- slide 1 of 4
What is Windows Media Player?
Windows Media Player is free software that is available to users of Windows 95 and later versions of the Windows operating system. There are several different versions of Windows Media Player, including version 11 for Windows XP and Vista, and version 12, which comes with Windows 7. Windows Media Player is a highly versatile program that can be used to view videos, listen to music files and streaming audio such as Internet radio. You can also use Windows Media Player to rip your CDs to your computer's hard drive, to burn CDs or DVDs and to sync files to a portable device such as an MP3 player. Windows Media Player creates a library from your music, videos, pictures and recorded TV. The Windows Media Player Media Guide provides an interface where you can download free media and purchase media online. Windows Media Player also has advanced features such as the ability to create playlists and synchronize with external devices.
- slide 2 of 4
Windows Media Player is a full-featured player that plays back audio CDs, audio files, DVDs and videos. It can also play some audio and video streams directly from the Internet. You can see the selection that's currently playing in the "Now Playing" tab. There is a wide range of visualizations that you can watch as music plays in Windows Media Player. You can also use the graphic equalizer within the "Enhancements" sub menu of the "Now Playing" menu to get the best sound quality. Other enhancements include a "Color Chooser" which alters the appearance of Windows Media Player, "Crossfading and Auto Volume Leveling" which reduces the volume differences between songs, and "Quiet Mode" which reduces the volume differences within a song.
Windows Media Player can also search your hard drive for audio, image and video files that are already in your library. Your media library will then be visible from the "Library" tab along with the accompanying album art and information. You can use Windows Media Player to rip audio CDs to Windows Media Audio (WMA), MP3 or WAV format. You can also burn audio CDs or data CDs or DVDs. You can use the "Sync" feature to copy your media library to a portable device.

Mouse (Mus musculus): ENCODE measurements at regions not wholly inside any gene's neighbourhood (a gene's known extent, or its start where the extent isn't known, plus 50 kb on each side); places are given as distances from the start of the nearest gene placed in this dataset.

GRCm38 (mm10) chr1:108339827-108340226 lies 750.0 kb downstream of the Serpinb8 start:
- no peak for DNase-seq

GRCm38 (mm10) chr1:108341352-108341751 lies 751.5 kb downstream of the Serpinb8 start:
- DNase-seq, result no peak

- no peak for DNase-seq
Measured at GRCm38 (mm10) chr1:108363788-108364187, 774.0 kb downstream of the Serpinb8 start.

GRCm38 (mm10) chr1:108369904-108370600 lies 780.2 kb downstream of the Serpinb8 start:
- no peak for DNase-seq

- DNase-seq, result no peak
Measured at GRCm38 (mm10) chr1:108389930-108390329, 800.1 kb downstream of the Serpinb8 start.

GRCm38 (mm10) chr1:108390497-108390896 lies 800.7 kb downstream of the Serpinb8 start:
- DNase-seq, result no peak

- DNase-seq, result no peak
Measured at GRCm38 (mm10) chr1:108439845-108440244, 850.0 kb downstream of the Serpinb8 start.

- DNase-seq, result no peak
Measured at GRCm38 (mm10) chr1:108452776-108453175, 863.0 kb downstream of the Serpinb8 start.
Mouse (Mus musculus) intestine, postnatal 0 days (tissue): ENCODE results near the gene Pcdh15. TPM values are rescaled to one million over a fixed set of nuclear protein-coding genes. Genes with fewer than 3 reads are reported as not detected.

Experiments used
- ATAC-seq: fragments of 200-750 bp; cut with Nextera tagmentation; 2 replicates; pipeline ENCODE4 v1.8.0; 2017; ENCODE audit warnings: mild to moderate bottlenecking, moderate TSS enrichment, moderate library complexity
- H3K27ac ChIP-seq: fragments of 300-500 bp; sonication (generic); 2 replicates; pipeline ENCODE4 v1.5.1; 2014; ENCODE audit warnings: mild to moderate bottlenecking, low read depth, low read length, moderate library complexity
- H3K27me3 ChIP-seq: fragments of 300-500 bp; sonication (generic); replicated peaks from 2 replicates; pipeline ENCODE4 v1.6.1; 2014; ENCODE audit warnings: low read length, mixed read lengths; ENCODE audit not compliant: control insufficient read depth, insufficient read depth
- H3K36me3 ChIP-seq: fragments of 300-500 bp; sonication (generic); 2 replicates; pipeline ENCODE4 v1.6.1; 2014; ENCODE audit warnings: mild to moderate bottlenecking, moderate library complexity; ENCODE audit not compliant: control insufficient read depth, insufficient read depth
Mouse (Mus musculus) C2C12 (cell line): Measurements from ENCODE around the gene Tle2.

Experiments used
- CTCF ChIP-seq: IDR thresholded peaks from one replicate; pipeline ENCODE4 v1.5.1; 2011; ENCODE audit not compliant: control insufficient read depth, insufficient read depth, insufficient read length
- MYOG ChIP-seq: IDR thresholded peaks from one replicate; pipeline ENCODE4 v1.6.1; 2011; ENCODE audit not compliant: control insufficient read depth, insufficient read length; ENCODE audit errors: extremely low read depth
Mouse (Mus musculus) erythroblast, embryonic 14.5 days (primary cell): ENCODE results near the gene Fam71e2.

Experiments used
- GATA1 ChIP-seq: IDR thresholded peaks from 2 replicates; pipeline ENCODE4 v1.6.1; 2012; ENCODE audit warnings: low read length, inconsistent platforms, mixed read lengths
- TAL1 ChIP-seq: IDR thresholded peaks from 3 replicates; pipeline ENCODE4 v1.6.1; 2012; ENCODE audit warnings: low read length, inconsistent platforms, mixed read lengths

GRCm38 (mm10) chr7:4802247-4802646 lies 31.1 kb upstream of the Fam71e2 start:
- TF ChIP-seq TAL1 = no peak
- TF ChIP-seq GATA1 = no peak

- slide 3 of 4
Pros and Cons
Windows Media Player comes with Windows operating systems such as Windows XP, Vista and 7. In some ways, this is both a benefit and a detriment. Windows Media Player is ready to use when you set up your computer, but it can't be completely uninstalled and reinstalled should it experience problems. If you have installed a later version of Windows Media Player, however, you can roll back to the earlier version.
Windows Media Player offers intuitive navigation of the audio and video library. You can organize your songs by album, genre, year, rating or artist. Videos can be organized by actors, genre or rating. One of the most useful features of Windows Media Player is the ability to create playlists. You can mix up songs from different albums or unrelated videos in any order in your playlist, then save your playlist for future use. Later versions of Windows Media Player also include access to the Media Guide, a website where you can browse for music, movies, TV and Internet radio. You can watch music videos, streaming TV and movie trailers, download music files, play games and listen to streaming Internet radio through the Media Guide.
One of Windows Media Player's biggest disadvantages is that it often doesn't stream video properly, especially over slow DSL connections. Windows Media Player is also limited as to which portable devices it can sync to. For example, it won't sync to an iPod or even Microsoft's own Zune. Also, the classic Windows menu is disabled by default. You must right-click the toolbar to access these menus, or you must select "Show Classic Menus" to gain access to them above the toolbar. Although the tabbed interface is fairly intuitive, many people don't think to check the down arrows for the drop-down menus, and thus can't access many of Windows Media Player's advanced features and options.
Although you may encounter a few annoyances with the program, the fact remains that Windows Media Player is free for anyone running Windows. Overall, when you examine all its features, Windows Media Player comes up a winner.
- slide 4 of 4
John Savill, "Can I use Windows Media Player (WMP) to sync with my Microsoft Zune?" http://windowsitpro.com/article/articleid/96916/can-i-use-windows-media-player-wmp-to-sync-with-my-microsoft-zune.html